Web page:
When the glass slipper doesn’t fit.

By: Debbie Moore-Black, RN

I was raised in the 1950’s-1960’s. Our traditional family was the mom that stayed at home, cooked, kept the house clean, and dad who worked his way up the Corporate ladder.
He was a weekend dad.
And she was a trapped and miserable mother and wife.

I remember the storybook fairytales like Cinderella, Snow White, Sleeping Beauty, and later the Little Mermaid, and Beauty and the beast.
Eventually the woman in distress finds her male hero to save her day. To ride off with him on that white horse.
And I believed the fairy tales.

Towards the mid 1960’s-1970’s I was well aware of the women across the country screaming “women’s liberation.”
And I payed attention to this new unrest in our country.

I was raised to believe that men are stronger. The stronger sex. They would care for us females, the “weaker sex.”
But the reality was woman wanted freedom. They wanted out of the house. They were tired of that trapped feeling. Women wanted to be college educated, have good jobs and with good equal pay.
What women’s liberation missed was the need for good dependable childcare. If the mom and dad were both equally employed outside of the house, who was going to care for their children? And I mean good and affordable childcare.
Somehow we missed the mark on this. And our life became near impossible.

Now, not only did we have the good jobs, we still had to clean the house, cook the meals, care for our kids because our husbands or male significant others didn’t seem to have those “nurturing skills.” So we had to do it all!!

I bought the myth. The fairytale.

I grew up with constant negativity. Mother was negligent and dad became a non-functioning alcoholic.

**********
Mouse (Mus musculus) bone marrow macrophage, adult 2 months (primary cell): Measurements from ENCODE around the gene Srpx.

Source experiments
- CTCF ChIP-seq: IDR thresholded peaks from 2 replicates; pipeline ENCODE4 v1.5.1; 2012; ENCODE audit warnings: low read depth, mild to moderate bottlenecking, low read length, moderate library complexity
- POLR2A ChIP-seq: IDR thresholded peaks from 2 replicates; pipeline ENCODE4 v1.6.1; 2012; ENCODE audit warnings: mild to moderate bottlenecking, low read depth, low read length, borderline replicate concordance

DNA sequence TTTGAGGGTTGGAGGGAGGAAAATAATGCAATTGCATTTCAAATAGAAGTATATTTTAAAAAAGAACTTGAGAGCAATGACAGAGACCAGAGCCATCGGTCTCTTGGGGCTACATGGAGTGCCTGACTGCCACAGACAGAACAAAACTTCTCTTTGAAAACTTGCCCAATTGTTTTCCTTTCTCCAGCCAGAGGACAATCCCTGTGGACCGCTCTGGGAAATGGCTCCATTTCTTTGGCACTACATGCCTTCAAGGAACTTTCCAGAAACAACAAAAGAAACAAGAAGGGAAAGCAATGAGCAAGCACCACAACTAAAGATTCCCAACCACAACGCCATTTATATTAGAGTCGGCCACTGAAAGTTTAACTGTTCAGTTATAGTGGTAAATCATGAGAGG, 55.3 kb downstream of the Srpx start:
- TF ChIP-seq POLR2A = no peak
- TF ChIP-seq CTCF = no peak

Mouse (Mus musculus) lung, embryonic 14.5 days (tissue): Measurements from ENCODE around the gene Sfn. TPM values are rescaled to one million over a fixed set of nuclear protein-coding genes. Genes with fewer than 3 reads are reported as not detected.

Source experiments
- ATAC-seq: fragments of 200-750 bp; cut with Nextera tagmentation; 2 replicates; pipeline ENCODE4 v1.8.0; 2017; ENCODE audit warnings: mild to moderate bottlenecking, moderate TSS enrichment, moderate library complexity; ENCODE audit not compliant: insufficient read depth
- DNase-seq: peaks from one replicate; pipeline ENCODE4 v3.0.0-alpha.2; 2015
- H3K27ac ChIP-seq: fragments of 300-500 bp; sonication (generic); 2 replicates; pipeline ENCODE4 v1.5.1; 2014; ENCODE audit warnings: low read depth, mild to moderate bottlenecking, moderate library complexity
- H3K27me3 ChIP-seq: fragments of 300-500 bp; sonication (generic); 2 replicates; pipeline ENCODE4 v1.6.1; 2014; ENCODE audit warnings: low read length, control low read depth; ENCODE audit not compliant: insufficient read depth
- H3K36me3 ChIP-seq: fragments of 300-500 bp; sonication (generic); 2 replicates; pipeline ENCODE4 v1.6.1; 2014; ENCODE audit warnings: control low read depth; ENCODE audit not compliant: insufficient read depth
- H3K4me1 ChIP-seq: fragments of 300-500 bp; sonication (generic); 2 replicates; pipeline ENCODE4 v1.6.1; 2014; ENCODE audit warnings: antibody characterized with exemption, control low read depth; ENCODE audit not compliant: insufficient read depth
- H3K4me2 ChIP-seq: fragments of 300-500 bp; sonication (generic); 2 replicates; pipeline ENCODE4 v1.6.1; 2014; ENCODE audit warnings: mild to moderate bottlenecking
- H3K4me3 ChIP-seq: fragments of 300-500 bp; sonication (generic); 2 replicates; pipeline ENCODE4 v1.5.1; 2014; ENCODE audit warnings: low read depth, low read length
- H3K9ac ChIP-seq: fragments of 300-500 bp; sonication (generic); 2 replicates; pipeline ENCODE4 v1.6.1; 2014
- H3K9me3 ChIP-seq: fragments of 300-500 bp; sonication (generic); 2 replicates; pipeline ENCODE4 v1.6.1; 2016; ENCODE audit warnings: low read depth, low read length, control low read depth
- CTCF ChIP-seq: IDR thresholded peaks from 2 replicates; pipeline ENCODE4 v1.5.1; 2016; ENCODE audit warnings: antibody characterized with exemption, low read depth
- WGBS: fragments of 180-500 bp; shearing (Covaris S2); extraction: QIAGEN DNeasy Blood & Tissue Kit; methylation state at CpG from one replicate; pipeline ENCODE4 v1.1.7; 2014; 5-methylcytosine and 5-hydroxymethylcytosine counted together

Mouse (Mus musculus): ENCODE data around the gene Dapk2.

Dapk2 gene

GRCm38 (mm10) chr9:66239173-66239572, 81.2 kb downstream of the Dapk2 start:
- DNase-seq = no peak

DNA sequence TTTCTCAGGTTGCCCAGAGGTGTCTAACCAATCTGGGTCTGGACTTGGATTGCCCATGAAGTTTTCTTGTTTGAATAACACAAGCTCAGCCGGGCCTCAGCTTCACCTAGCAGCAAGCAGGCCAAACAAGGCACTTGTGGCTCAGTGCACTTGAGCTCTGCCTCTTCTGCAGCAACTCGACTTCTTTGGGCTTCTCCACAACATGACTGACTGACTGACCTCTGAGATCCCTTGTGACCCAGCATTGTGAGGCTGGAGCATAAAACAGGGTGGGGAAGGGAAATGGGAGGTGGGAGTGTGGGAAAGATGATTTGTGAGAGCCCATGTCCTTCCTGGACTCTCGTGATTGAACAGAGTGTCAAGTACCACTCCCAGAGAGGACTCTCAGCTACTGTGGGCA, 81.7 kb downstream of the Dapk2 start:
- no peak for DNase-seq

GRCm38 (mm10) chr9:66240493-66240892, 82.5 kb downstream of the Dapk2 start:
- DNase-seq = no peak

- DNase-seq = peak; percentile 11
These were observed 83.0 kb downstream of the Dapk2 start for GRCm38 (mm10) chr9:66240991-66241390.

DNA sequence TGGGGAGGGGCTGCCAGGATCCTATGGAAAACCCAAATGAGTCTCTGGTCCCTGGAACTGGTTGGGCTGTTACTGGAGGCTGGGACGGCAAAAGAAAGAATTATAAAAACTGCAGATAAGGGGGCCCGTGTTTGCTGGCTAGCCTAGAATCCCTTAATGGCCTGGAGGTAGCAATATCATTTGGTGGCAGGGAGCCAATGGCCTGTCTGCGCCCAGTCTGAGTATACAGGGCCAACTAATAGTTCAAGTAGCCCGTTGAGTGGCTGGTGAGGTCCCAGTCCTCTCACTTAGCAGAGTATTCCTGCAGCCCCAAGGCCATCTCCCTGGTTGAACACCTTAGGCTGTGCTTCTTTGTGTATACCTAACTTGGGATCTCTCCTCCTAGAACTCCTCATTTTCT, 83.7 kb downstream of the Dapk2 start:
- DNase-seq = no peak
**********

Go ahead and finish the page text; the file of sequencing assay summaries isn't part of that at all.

I was aware by the age of five that I was fat and stupid and ugly. A frequent message from my parents.

And not having an ounce of self esteem, I met what I thought was my Prince Charming. And he threw breadcrumbs of love towards me. And I grabbed onto those crumbs tightly. Because I was starving for love and affection.

Eventually we married. I was in love. I was quite naive. And the marriage became a farce. Many infidelities from my husband.
The degradation of knowing that and not being able to fix that.
He was a great father to our three children.
But the sadness was knowing that he really didn’t love me.
The sadness was knowing we were stuck in this dilapidated 2 bedroom trailer on 5 isolated acres.
I felt trapped. He had no desire to move out, to have a better life for us and our children, to get a better job or a second job, to stop being unfaithful.
Instead, it was up to me. With therapy, I expressed my sadness and my fears. I got a second job and now I worked at two different hospitals, working 60 hours per week, and I carved our family out of poverty and depression and isolation.
And I finally had a deposit for a house.

After 30 plus years of marriage, my unfaithful husband died of liver, pancreatic, lungs and lymph node cancer.

As I reflect, as a woman, maybe we are the stronger sex.
I see many men as weak and unreliable.
And though I would love to have a trustworthy and loving relationship with a man, I can’t see their soul, so I stay away.
I’m certain there are good men out there.

I see the good men in my son and son-in-laws and I’m thankful for the love they give to my daughters and the love my son gives to his wife.

But I can’t go through the trauma again
of allowing someone to step on my heart.

And I realize, for me
The glass slipper doesn’t fit.
It never did.

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